Saturday, September 19, 2015

NYT 9:02 (Amy) 
LAT 8:12 (Derek) 
CS 9:58 (Ade) 
Newsday 13:46 (Derek) 
WSJ untimed (pannonica) 

Kevin Adamick’s New York Times crossword—Amy’s write-up

NY Times crossword solution, 9 19 15, no 0919

NY Times crossword solution, 9 19 15, no 0919

Well, this puzzle took me more than twice as long as Friday’s, and I usually relish a really tough themeless but I did not enjoy this one. The difficulty comes more from relatively obscure words as opposed to challenging clues. To wit:

  • 10d. [They’re often escorted by police], AUTOCADES. According to, none of your major American dictionaries include the word. Motorcade is far more common. Not sure I’ve ever seen AUTOCADE before.
  • 10a. [Central Honshu volcano], ASAMA. You don’t say. This entry is so crossword-friendly with its letter pattern … and yet zero hits in Cruciverb’s database.
  • 40a. [Like silent partners], NONACTIVE. It’s inferrable, but a rarely used word—inactive gets 100 times as many Google hits.
  • 52a. [Longtime maker of model rockets], ESTES. You don’t say. Entirely unknown to me.
  • 38d. [Flirty types], TOYERS. A roll-your-own word that gets less than a tenth the Google hits of NONACTIVE.
  • 25d. [Vulture lookalikes of the falcon family], CARACARAS. I have heard of them, along with the red-fleshed Cara Cara oranges. But I bet a lot of solvers drew a blank here.

The grid’s got just 58 words. The last 58-worder I wrote about was Brendan Emmett Quigley’s this past Monday, and I actually liked the fill (with just one exception). BEQ used a lot more black squares and thus shorter entries, but this puzzle’s impressive-looking five-stacks of 8- and 9-letter answers had more compromises (ESSES, UCLAN, and IRANI are also on my “no, thanks” list). “TAKE MINE” also feels arbitrary to me.

While my overall experience here was not a good one, I can admire zippy fill like VIP PASSES and the smoothness of that upper left quadrant’s stack.

Let’s look at a few clues:

  • 34d. [Lepore of women’s fashion], NANETTE. This is the most modern clue I’ve ever seen for NANETTE. Approved!
  • 21a. [Reef swimmers with no gills], SEA SNAKES. I’m not sure which is more terrifying: sea snakes or tree snakes. I’d prefer it if we could escape all snakes by jumping in the water or climbing a tree, but alas, no.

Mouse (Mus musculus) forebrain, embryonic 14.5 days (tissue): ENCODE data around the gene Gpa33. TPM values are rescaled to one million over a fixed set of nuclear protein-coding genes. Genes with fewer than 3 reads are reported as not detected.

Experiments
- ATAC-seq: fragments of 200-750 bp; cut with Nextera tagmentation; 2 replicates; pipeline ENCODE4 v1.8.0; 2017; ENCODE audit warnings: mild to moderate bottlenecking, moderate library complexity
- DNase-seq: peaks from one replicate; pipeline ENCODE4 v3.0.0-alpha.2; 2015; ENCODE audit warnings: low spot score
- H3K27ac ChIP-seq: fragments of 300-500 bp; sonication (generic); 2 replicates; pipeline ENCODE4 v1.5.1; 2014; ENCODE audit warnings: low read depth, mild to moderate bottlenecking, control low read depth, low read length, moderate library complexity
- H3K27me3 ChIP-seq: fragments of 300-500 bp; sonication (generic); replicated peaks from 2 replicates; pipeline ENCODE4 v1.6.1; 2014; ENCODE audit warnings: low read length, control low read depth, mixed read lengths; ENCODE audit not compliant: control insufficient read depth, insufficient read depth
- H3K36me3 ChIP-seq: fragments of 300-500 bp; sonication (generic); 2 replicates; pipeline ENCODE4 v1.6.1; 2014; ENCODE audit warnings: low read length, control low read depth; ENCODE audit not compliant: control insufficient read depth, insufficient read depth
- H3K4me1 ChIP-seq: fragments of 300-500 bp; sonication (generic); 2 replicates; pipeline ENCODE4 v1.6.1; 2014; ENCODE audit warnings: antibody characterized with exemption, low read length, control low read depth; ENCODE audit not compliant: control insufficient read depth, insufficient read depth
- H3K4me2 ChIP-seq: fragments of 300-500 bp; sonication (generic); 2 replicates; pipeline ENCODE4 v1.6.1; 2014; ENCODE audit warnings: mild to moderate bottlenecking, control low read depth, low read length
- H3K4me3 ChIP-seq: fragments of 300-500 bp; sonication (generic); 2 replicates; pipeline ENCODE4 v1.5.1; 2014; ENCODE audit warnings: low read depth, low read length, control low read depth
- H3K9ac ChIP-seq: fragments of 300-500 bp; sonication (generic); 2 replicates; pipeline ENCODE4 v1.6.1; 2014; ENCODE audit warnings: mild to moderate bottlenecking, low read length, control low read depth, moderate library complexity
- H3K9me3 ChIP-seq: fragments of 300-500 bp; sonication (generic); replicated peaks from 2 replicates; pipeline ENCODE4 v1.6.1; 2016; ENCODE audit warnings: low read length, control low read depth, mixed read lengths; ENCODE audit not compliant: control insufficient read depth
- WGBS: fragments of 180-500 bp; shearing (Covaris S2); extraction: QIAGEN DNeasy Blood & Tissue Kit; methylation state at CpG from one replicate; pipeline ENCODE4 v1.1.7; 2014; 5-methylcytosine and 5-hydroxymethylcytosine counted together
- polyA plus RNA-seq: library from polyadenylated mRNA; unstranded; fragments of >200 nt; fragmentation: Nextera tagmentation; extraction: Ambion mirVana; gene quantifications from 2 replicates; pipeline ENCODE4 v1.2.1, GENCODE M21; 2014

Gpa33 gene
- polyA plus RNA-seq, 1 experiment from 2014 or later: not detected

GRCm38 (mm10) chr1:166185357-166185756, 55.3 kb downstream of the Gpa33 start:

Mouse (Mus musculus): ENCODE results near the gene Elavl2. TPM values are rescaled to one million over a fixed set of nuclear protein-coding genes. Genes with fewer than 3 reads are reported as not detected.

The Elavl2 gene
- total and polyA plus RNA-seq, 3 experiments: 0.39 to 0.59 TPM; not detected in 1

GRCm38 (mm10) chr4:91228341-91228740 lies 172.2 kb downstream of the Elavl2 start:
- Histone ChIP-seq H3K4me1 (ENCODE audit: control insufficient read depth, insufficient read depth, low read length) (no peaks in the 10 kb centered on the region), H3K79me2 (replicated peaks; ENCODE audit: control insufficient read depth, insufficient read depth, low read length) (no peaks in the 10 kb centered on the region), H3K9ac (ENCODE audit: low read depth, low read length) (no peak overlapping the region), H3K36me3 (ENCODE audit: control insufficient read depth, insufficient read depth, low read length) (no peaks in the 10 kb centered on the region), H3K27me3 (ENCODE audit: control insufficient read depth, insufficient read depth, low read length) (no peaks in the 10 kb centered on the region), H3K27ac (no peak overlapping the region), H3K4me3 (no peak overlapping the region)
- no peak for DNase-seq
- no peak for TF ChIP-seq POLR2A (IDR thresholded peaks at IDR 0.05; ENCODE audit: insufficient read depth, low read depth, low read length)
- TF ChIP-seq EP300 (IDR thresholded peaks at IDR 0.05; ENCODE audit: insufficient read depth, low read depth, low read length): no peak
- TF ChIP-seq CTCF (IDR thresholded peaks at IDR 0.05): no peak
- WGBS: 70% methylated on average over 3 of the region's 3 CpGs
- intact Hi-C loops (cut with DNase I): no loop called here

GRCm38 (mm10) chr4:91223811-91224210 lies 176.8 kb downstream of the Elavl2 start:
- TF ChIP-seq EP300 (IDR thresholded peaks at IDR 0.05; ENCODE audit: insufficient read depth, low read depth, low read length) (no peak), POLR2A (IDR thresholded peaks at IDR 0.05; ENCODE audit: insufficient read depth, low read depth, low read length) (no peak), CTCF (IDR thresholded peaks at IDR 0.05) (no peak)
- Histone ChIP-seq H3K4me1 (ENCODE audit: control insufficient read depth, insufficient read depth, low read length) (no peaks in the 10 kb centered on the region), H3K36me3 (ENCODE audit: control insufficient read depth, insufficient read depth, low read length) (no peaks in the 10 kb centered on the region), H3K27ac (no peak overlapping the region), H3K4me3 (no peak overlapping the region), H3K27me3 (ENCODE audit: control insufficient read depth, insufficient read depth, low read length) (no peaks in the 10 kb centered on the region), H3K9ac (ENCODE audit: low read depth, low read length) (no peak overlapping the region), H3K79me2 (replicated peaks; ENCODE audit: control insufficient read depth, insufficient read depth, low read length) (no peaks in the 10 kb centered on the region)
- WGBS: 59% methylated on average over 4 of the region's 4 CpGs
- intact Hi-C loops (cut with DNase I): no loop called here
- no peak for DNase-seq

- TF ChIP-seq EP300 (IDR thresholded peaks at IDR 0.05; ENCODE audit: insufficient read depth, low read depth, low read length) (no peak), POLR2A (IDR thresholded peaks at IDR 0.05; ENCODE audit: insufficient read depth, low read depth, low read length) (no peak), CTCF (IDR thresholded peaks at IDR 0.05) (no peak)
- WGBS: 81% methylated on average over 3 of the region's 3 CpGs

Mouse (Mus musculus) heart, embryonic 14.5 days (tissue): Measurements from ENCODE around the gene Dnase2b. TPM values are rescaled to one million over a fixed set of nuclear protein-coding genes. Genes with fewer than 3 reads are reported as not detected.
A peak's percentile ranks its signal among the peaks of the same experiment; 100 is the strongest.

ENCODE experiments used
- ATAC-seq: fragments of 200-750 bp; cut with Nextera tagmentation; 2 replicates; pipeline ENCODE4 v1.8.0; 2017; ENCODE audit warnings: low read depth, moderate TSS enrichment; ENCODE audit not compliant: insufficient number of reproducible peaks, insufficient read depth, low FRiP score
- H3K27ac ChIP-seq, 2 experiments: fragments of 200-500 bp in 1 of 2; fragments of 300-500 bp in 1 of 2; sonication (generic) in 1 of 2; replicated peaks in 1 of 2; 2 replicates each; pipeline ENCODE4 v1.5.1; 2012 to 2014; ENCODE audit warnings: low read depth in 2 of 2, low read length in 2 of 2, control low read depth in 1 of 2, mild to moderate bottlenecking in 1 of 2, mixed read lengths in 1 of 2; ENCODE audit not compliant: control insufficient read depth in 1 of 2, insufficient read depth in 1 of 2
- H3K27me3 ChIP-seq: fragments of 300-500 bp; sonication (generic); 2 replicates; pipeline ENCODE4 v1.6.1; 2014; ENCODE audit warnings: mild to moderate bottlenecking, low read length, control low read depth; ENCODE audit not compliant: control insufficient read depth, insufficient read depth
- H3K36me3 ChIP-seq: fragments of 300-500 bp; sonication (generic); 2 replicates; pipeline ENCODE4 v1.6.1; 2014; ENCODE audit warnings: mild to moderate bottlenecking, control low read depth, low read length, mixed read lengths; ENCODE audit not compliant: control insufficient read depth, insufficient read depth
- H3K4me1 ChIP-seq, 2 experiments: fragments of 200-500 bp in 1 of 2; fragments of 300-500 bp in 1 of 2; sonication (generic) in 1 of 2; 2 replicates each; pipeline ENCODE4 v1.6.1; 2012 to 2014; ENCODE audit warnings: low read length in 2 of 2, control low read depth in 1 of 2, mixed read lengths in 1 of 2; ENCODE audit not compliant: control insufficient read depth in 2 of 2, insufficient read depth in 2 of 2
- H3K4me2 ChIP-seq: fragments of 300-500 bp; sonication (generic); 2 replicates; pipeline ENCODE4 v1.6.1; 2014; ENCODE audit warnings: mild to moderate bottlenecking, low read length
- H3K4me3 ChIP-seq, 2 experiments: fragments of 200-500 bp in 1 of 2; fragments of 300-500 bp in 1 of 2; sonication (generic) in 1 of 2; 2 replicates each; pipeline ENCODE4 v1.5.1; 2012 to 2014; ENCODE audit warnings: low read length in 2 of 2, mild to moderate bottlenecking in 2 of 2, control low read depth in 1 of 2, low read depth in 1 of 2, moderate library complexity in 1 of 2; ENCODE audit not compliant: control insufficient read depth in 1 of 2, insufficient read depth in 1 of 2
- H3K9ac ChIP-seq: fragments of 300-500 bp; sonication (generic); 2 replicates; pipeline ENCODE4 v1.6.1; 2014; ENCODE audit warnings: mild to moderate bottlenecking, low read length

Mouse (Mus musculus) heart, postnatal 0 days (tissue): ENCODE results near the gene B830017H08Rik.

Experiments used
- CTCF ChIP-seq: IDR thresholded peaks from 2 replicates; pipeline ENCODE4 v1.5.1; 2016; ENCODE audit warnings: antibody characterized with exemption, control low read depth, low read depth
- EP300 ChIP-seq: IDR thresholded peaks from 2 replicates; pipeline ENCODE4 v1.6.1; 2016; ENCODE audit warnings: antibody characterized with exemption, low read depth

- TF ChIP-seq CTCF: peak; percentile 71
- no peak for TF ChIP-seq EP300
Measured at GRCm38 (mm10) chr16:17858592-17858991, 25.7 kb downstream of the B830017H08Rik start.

• 25a. [Lightweight boxing option], CARTON. Ah, good clue.
  • 47a. [Power nap wear], EYESHADES. No, no, no. Not when I NEED A NAP is in the grid. There are other sorts of eyeshades that could be referenced here.
  • 1d. [Subjects of many New Year’s resolutions], VICES. I do not make New Year’s resolutions. Who’s with me?
  • 30d. [Smooth and white], ALABASTER. “I will turn your face to alabaster / When you find your servant is your master.”

3.3 stars from me. Was hoping for more enjoyment in the puzzle. It’s not common for me to have fun with a low-word-count crossword.

C.C. Burnikel’s LA Times crossword – Derek’s write-up

Screen Shot 2015-09-18 at 8.32.35 PMI am used to seeing C.C.’s puzzles on Tuesdays, with a nice lively fill. I have also seen a few examples of her work in the NYT recently. This is the first I have seen a themeless puzzle from her repertoire. Usually, at least from my perspective, constructors usually are good at creating lively themed puzzles, OR they are good at creating wide-open themeless puzzles with good fill, which can then be clued in a difficult manner. The number of constructors that can pull off both styles well is a short list of the greats: Reagle, Shenk, Berry, Quigley, and a few others. So how does this puzzle stack up to her other themed puzzles?

Pretty well! As is the case in LAT puzzles, the fill is EXCELLENT. If my count is correct, this is a 68-worder, so for a themeless it’s a tad on the high side. I see two 12s, 4 9s, and everything else is 8-letters or less. I would rather have a fun solve like this one than trying to remove a black square or two for esthetic reasons and having some obscure garbage in there. This now is nicely made.

A few observations:

    • 16A [’70s “SNL” parody] BABA WAWA – This was a funny skit done by Gilda Radner years ago, satirizing the famous Barbara Walters.

  • 49A [Kyrgyzstan province] OSH – Slightly obscure, but add it to your crossword-friendly need-to-know words!
  • 62A [Nerve condition?] COLD FEET – Solvable, but I think of cold feet as a circulatory problem. If your nerves were acting up, you wouldn’t feel your feet, would you?
  • 3D [Permits to leave] EXIT VISAS – Well done, and I was fooled. I was thinking of a verb, not a noun!
  • 5D [2000 Richard Gere role] DR. T – As in Dr. T and the Women, a movie I have never seen.
  • 7D [“Curious George” media brand] PBS KIDS – This one stumped me for a bit, since it has a very odd letter pattern if you’re thinking it’s going to be a one-word answer!
  • 8D [Like “American Hustle”] RATED R – Stacked next to PBS KIDS, this also was a difficult clue. With that movie being a period piece from the 70s, I thought the answer may be an adjective describing the period. Also well done.
  • 10D [Fist bump] DAP – A fist bump to me meets knuckles, not this. Still a fair clue.